By Isabella @TheWandCarver
The Hawthorn tree represents the sixth month of the Celtic Tree calendar, 13 May – 9 June, and this period is represented by the Ogham for this tree, which is also the 6th letter of the ogham alphabet, Huath (Huathe, Uath). The Hawthorn Tree, or Mayflower tree, is sacred to Roman Goddess Flora, Celtic Goddesses Aine and Brigid, along with the Manx – Celtic God Manannàn Mac Leirr. This Ogham symbol is used in Celtic Reiki and its essence represents the energy of cleansing and preparation. It clears the mind of negative thoughts and mental confusion, offering clarity: it gives patience and offers stillness. The Hawthorn tree is masculine and usually, but not always, grows in hedges, but a lone Hawthorn tree, growing on a hill is a portal to the world of faery and is also considered one of the three trees of the Faery Triad, including Oak and Ash.
We offer a Hawthorn Ogham pendant in our Etsy shop for those born in the lovely month of May, or in fact, to anyone who loves Hawthorn.
“Along with Oak and Ash, Hawthorn forms the “faery triad” that is especially inviting to the fae. Hawthorn is, in some ways, the faery tree, forming a portal to the faery realm and holding strong magick. The Hawthorn faery offers access to the Other-World, but also protects the unwary, so it is important to be patient with this spirit. She can enchant your life, bringing growth and fertility to all areas, and when the Hawthorn flowers in spring, it represents the bridal gown of the young Goddess. Hawthorn is sacred to the Welsh sun goddess Olwen, the “white lady of the day.” Where she trod she left white footprints on hawthorn, and her father, Yspaddaden Pencawr, was “Giant Hawthorn.” Thirteen tasks were demanded of her suitor, Culhwych, before he could marry her and overcome the power of the giant. Thirteen is a number associated with the moon, for the moon makes 13 circuits of the zodiac to one of the sun. Thus, the Hawthorn suggests union of sun and moon, male and female. The Hawthorn faery promises cleansing, fulfilment, guardianship, and fertility. Keeping grounded and practical is the best way to access her and use her gifts.” ~ The Faery Bible by Teresa Moorey
In Ireland, Hawthorns have always been highly respected as faery trees. They were often referred to as ‘gentle bushes’ after the custom of not naming faeries directly out of respect. Solitary thorns were known as the faeries’ Trysting Trees, and frequently grew on barrows and tumps or at crossroads, thought to be a favourite location of pagan altars.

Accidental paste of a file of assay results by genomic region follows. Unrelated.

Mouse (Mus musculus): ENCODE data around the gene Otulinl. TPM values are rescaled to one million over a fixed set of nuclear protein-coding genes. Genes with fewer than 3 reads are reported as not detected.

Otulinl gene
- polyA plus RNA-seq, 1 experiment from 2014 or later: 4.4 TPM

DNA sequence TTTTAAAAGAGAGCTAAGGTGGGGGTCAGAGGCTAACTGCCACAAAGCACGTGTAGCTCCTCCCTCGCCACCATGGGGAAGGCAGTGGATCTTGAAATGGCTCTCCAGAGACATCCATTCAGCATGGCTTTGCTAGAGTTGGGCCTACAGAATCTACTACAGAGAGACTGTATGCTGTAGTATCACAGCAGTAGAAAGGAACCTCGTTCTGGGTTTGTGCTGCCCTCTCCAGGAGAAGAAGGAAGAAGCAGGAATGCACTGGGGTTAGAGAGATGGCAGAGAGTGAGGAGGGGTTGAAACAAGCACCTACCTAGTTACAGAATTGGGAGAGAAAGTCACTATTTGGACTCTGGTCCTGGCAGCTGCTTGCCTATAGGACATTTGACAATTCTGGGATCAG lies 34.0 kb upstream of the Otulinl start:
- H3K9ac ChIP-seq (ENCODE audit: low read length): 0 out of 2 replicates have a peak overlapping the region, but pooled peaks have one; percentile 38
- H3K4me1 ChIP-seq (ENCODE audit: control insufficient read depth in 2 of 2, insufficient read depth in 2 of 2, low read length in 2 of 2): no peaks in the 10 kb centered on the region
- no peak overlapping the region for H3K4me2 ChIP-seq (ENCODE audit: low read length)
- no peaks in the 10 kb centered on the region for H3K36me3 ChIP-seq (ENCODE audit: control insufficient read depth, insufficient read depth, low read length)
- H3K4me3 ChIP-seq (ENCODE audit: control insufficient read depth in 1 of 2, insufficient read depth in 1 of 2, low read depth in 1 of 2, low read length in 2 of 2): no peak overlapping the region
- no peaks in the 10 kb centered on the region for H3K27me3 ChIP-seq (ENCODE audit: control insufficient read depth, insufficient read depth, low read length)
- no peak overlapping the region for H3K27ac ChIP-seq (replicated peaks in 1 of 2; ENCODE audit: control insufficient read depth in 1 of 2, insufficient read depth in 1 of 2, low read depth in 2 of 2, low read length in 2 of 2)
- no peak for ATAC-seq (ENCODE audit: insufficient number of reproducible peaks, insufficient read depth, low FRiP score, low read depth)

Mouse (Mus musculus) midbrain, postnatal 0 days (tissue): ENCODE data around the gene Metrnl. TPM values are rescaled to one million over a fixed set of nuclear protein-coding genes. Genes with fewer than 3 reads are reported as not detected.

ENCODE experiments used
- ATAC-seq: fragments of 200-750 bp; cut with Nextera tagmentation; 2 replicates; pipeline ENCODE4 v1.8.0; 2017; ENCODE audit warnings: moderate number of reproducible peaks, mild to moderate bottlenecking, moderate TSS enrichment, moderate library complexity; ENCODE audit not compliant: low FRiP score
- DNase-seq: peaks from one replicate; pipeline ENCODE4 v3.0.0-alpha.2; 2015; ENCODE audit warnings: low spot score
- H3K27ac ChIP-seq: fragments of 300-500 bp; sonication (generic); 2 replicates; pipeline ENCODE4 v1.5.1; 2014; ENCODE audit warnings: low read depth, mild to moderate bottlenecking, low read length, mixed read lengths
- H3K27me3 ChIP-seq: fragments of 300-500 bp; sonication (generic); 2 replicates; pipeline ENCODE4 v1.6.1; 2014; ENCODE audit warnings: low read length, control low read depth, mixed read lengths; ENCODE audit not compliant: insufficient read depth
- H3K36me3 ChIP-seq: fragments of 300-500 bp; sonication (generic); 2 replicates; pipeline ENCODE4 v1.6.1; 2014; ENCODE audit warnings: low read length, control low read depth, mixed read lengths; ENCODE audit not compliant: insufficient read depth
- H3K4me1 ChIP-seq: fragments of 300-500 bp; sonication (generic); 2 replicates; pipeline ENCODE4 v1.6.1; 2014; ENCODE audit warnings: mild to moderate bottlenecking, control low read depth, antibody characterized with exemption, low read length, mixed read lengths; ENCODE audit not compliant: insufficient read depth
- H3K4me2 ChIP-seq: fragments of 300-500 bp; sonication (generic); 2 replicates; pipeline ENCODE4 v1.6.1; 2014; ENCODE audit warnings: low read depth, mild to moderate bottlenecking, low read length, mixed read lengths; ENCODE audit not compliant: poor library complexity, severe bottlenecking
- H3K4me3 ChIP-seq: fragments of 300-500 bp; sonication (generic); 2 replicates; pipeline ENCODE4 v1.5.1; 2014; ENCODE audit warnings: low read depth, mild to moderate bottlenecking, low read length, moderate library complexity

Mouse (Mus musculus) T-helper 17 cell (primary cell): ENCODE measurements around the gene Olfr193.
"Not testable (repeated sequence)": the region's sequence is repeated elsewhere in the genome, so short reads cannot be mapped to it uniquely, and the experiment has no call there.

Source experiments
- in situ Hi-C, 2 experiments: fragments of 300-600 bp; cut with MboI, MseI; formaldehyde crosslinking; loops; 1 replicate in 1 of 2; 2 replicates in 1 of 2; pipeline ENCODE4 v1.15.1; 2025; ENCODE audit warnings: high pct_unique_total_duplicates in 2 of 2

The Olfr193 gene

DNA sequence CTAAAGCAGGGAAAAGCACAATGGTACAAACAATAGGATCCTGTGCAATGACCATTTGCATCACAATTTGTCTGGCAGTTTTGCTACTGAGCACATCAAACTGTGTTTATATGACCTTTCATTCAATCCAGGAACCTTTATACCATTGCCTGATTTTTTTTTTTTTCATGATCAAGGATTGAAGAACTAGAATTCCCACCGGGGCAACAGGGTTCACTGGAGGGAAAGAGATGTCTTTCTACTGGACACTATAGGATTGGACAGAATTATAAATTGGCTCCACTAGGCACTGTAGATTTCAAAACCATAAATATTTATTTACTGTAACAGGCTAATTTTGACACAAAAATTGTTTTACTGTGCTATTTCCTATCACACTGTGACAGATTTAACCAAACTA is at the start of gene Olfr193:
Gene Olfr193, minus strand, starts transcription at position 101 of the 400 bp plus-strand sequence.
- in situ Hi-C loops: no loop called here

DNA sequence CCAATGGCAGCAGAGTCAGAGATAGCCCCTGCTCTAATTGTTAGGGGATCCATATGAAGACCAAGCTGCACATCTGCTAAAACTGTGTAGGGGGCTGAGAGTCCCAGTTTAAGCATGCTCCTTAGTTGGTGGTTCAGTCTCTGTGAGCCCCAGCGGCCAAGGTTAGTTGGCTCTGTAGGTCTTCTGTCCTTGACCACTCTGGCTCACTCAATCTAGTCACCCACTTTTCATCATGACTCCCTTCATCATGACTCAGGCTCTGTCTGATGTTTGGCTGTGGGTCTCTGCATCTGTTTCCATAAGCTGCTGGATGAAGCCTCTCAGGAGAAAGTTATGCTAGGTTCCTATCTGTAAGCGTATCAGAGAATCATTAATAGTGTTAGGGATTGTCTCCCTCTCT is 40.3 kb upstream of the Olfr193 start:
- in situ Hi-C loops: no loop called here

Folklore: Much of the folklore attached to it seems to come from the fact that the tree is covered in long branches of early, white blossom around the time of Beltane – the First of May. In England, the Hawthorn is known as the Mayflower tree in honour of the month during which it blooms. Symbolising hope, it was the name the Pilgrims took for their famous ship, The Mayflower.
If 1st of May seems early and the blossom is not ready – remember that the British calendar was changed and went forward 12 / 13 days in 1752 – trees have long memories and so work to the ancient dates! This is evident as well in Hawthorn’s place in the Ogham Tree Calendar – beginning now on 13th May – it would once have started on May 1st. Hawthorn is still prevalent in May Day celebrations, whatever the case.
But whilst Hawthorn was a propitious tree at May-time, in other circumstances it was considered unlucky. Witches were supposed to make their brooms from it, and in some parts, it was equated with the abhorred Elder, as in the rhyme:
Hawthorn bloom and elder-flowers
Will fill a house with evil powers.
In magick, Hawthorn is known as a psychic shield that can lift the spirits, and a little charm of the wood is a thoughtful gift for a friend going through a time of vulnerability or depression. It is also especially effective against malevolent spirits.
Carefully gather a few thorns from the tree.
“On a piece of paper, write the name of the person or situation from which you seek protection, and then wrap it around the thorns. Bury this in the ground – if possible near the tree from which the thorns were collected.” ~ Whispers from the Woods, by Sandra Kynes
Planet: Mars and Venus
Symbolism: Purification, sacred marriage
and male-female unity
Stone: Lapis Lazuli, Blue Calcite
Birds: Blackbird, Owl, Purple Martin
Color: Midnight Blue, Purple
Deity: Olwen, Blodeuwedd, Gardea,
Hymen, Hera, Virgin Mary
Sabbat: Beltane, May Day
Folk names: May bush, May tree, quickset,
thorn-apple tree, white thorn.
A hundred years I slept beneath a thorn
Until the tree was root and branches of my thought,
Until white petals blossomed in my crown.
From The Traveller ~ by Kathleen Raine
Many thanks for reading and warmest blessings x